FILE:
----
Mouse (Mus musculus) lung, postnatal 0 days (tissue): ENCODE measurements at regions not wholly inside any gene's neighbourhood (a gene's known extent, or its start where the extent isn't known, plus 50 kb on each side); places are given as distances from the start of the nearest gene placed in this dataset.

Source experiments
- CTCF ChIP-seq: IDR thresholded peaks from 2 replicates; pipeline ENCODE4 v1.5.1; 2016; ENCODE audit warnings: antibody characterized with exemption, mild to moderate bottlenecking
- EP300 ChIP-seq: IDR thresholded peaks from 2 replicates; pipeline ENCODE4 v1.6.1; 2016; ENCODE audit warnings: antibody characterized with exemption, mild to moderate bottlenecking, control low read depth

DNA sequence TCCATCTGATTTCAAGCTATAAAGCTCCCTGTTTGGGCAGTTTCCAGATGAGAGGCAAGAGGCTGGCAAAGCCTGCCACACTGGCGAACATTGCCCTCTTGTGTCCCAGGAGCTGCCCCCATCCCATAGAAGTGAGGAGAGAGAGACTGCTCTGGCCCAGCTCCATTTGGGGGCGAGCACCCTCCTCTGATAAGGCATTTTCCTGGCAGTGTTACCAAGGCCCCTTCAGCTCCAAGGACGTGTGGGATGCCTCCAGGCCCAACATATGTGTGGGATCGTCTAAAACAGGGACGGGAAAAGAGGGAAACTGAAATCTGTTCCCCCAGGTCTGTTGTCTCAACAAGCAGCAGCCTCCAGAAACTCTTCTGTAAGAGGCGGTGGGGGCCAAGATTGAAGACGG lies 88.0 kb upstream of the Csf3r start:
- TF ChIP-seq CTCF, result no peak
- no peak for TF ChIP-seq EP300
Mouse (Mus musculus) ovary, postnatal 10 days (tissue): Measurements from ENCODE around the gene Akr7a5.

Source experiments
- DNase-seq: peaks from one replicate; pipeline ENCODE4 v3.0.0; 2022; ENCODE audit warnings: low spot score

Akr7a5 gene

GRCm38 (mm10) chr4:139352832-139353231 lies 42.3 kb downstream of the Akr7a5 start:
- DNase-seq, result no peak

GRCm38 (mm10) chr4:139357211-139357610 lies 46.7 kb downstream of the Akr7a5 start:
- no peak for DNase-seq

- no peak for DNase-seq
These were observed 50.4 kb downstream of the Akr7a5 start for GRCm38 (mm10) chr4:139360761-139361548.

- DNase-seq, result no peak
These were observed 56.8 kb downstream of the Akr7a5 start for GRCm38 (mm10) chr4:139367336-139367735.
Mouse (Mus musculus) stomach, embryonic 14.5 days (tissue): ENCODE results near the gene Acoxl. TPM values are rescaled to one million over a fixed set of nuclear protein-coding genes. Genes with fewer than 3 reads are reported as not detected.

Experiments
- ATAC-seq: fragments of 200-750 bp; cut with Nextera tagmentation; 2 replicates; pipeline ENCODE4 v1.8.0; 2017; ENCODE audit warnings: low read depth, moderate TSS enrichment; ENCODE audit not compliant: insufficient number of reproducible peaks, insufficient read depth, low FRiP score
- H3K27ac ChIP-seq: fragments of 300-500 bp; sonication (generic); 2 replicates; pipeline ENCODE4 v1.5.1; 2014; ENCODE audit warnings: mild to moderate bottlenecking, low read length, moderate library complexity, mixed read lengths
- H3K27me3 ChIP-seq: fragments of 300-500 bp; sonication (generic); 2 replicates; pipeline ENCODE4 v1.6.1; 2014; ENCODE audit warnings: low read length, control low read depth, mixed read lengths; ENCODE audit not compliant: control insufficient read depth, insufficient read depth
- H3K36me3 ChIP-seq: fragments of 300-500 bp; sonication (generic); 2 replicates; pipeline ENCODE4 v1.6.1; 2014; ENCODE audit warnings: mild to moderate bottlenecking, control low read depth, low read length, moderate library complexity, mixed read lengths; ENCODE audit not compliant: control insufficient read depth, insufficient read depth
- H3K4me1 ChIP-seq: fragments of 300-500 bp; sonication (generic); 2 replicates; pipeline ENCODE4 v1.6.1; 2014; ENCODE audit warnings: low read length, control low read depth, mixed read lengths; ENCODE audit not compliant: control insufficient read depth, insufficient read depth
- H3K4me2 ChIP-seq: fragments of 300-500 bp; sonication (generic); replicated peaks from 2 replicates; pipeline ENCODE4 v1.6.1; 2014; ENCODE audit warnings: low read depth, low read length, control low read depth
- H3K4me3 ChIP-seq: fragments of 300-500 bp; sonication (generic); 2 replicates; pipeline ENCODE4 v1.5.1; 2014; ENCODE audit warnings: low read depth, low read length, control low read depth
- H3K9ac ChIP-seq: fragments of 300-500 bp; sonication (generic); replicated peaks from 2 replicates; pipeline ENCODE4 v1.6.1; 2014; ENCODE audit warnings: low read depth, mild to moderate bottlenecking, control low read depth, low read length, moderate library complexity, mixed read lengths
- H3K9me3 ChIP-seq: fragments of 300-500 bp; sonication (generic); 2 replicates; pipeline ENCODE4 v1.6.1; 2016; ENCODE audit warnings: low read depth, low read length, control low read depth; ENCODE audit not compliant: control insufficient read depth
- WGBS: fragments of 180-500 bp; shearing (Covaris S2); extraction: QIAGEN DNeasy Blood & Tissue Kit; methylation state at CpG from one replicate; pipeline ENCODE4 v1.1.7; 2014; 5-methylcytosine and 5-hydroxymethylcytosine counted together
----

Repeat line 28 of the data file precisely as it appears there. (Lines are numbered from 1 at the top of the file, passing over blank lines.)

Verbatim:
- H3K4me3 ChIP-seq: fragments of 300-500 bp; sonication (generic); 2 replicates; pipeline ENCODE4 v1.5.1; 2014; ENCODE audit warnings: low read depth, low read length, control low read depth